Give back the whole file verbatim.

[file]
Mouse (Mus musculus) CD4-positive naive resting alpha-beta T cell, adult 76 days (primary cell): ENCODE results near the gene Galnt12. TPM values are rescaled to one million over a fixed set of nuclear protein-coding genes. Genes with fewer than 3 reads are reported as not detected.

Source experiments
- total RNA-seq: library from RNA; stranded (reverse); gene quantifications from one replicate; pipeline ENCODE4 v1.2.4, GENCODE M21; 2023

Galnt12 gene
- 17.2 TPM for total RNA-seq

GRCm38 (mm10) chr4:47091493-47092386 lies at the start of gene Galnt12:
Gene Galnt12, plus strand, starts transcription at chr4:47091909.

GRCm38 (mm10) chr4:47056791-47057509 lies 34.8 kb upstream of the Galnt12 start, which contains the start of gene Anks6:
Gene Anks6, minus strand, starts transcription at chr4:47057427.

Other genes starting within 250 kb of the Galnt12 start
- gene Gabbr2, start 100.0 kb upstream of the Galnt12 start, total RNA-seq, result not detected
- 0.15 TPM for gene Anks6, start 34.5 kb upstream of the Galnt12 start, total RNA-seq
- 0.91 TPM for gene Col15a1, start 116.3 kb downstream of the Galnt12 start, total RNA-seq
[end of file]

Mouse (Mus musculus) CD4-positive naive resting alpha-beta T cell, adult 76 days (primary cell): ENCODE results near the gene Galnt12. TPM values are rescaled to one million over a fixed set of nuclear protein-coding genes. Genes with fewer than 3 reads are reported as not detected.

Source experiments
- total RNA-seq: library from RNA; stranded (reverse); gene quantifications from one replicate; pipeline ENCODE4 v1.2.4, GENCODE M21; 2023

Galnt12 gene
- 17.2 TPM for total RNA-seq

GRCm38 (mm10) chr4:47091493-47092386 lies at the start of gene Galnt12:
Gene Galnt12, plus strand, starts transcription at chr4:47091909.

GRCm38 (mm10) chr4:47056791-47057509 lies 34.8 kb upstream of the Galnt12 start, which contains the start of gene Anks6:
Gene Anks6, minus strand, starts transcription at chr4:47057427.

Other genes starting within 250 kb of the Galnt12 start
- gene Gabbr2, start 100.0 kb upstream of the Galnt12 start, total RNA-seq, result not detected
- 0.15 TPM for gene Anks6, start 34.5 kb upstream of the Galnt12 start, total RNA-seq
- 0.91 TPM for gene Col15a1, start 116.3 kb downstream of the Galnt12 start, total RNA-seq